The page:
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Re: 68k input resistor?

2/6/1998 6:22 AM
Dave H
Re: 68k input resistor?
I think you have got it back to front. The 68Ks and 1M are on the tube input so they are not a load for the tube they are a load for the guitar.  
If you plug into the hot input the guitar is loaded by 1M and there is 34K (68K // 68K ) in series with the tube grid. If you plug into the cool input the guitar load is 136K (68K + 68K) and the signal the tube grid sees is attenuated by a factor of 2 (6dB) by the 68Ks.  
I donít think that the difference between 68K and 33K stoppers in series with the grid will be audible. I think it is a myth which could have come about because the hot input with a 33K input resistor has more treble than the cool input with a 68K input resistor. The real reason that the hot input has more treble is because it only loads the guitar pu with 1M whereas the cool input loads it with 136K.  
Dave H.
2/6/1998 2:01 PM

I understand the #1 input: 34K in series with the tube grid and in parallel with a load of 1M. But I don't understand the signal path that leads to 136K. Wouldn't the signal path be 68K in series with the tube grid and in parallel with a load of approximately 68K (1M // 68K)? Of course I may not understand the schematic yet.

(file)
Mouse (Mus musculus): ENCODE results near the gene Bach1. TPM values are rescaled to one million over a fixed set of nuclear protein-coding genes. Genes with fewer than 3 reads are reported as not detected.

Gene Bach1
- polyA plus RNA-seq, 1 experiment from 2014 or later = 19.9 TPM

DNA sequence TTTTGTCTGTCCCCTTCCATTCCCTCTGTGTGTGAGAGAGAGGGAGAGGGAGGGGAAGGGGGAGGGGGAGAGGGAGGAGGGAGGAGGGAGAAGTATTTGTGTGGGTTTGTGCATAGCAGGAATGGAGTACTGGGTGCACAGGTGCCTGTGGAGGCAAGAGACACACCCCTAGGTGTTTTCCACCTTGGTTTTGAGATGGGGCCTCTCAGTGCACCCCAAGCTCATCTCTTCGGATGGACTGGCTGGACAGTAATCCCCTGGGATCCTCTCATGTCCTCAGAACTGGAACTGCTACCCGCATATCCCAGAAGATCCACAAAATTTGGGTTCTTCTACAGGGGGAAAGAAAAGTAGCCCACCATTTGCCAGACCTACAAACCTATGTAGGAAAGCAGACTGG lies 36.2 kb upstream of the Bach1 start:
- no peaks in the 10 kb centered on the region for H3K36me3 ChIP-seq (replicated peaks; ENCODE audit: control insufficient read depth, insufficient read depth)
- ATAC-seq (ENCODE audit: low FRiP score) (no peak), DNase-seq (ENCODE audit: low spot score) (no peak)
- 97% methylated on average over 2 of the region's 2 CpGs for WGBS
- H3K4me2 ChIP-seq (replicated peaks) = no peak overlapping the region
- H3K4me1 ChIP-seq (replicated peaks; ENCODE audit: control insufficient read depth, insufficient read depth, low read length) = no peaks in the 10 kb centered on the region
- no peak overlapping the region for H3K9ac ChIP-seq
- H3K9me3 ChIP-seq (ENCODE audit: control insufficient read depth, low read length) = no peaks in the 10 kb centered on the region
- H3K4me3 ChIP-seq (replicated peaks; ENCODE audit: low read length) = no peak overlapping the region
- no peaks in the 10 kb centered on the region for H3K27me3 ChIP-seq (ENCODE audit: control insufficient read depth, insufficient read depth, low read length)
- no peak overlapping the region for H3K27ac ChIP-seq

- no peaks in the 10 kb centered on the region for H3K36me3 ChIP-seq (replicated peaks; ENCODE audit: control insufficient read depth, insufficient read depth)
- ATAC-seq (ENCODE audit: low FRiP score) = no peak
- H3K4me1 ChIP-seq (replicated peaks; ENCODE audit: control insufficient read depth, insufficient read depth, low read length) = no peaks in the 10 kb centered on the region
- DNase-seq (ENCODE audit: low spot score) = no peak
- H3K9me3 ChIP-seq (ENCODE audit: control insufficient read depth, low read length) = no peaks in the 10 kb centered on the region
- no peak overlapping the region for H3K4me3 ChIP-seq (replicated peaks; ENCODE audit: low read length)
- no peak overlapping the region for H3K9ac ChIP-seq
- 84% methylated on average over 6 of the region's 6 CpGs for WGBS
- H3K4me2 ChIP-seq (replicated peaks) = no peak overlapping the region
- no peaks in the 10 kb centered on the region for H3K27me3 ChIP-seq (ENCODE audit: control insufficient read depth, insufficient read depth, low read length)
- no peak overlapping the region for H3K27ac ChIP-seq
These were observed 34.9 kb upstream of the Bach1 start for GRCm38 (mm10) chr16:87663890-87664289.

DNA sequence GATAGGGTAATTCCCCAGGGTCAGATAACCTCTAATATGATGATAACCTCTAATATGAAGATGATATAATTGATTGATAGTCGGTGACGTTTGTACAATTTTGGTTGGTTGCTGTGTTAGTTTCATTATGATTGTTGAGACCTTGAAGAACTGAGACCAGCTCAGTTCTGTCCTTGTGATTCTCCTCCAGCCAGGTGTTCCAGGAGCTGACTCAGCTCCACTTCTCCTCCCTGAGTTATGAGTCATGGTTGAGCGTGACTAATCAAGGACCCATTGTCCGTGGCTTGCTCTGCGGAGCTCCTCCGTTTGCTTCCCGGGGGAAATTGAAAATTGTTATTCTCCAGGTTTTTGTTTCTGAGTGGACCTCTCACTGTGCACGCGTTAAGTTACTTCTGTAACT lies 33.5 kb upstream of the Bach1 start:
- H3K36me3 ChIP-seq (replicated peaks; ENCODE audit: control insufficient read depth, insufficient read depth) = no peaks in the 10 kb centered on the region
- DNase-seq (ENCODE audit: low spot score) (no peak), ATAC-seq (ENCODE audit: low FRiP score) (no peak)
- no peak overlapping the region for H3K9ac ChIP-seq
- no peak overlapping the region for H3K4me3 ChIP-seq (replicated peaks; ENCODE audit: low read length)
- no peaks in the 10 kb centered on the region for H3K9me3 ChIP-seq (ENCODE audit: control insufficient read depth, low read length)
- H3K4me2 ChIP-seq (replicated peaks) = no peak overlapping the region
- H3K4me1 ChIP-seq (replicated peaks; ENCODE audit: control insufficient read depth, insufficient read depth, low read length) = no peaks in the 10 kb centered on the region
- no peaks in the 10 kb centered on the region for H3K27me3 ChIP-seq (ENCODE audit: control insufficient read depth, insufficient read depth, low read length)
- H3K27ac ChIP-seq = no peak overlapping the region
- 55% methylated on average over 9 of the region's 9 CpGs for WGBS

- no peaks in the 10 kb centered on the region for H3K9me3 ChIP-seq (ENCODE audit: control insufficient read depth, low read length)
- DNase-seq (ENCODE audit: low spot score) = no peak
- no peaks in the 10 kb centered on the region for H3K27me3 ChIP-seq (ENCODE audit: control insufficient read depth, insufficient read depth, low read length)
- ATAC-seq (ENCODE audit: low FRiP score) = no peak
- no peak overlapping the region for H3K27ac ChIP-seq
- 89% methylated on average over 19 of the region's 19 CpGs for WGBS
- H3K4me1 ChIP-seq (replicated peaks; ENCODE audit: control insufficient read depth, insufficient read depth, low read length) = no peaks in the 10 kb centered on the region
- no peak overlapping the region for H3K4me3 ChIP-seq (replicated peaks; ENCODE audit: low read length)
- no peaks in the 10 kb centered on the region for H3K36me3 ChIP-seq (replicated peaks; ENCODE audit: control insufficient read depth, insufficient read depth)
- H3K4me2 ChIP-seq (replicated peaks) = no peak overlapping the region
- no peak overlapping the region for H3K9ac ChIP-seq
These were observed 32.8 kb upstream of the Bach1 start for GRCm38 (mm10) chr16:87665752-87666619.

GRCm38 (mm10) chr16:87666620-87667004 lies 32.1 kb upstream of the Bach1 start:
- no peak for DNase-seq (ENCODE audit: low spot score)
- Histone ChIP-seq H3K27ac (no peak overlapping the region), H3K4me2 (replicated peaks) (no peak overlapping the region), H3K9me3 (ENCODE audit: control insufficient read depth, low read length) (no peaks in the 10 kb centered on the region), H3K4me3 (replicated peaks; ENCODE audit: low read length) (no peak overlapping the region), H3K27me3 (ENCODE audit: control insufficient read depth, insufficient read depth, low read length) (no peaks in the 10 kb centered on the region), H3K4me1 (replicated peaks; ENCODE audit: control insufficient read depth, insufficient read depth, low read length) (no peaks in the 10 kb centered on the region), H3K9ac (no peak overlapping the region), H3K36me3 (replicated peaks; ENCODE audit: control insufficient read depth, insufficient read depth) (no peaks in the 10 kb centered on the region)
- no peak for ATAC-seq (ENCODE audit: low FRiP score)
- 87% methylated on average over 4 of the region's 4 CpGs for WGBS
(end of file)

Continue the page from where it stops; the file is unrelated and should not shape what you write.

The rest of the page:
Still learning,  
2/7/1998 7:31 AM
with nothing plugged into input #1 (hot), the 1M is SHUNTED (bypassed) by the #1 jack -- therefore, the two 68K are in series to ground (136K total). they are simply acting as a voltage divider (i.e. like a 136K linear pot turned to halfway, feeding the tube).
2/5/1998 10:37 AM
Jack Orman

the grid stopper resistor of 68k acts with the internal tube capacitance to form a low pass filter. This prevents high freq oscillation (as previously noted)... probably doesn't have much effect of audible freq response or noise since the Fc is probably 200K Hz or more.  
For best results the 68k should be connected directly to the tube socket (or as close as possible).  
regards, Jack
2/5/1998 2:20 PM

Thanks to all of you, some of this is starting to make sense.  
2/6/1998 10:30 AM
Looking at the Tweed Deluxe circuit on this site,  
it looks to me like one jack gives you 68k in  
parallel with 68k between guitar and grid,  
the other gives you the two resistors as a  
divider, i.e. the guitar sees 136k to ground  
and the grid sees half the guitar signal...  
hope I'm reading this right!  
2/11/1998 7:38 PM
bob sigafoos

Speaking of the 2-68k input resistors, i've got a newbie type question. I've recently aquired a blackface vibro-champ and sent away for the torres "tweed like" kit to see what it might sound like. The directions with the kit are straight forward enough with the exception of how to install 2-33k resistors to replace the existing 2-66k input resistors. Should I try to remove the angle bracket that holds all the pots together in order to solder the resistors in place or use some type of forceps and pretend I'm a micro surgeon. Any tips or suggestions?

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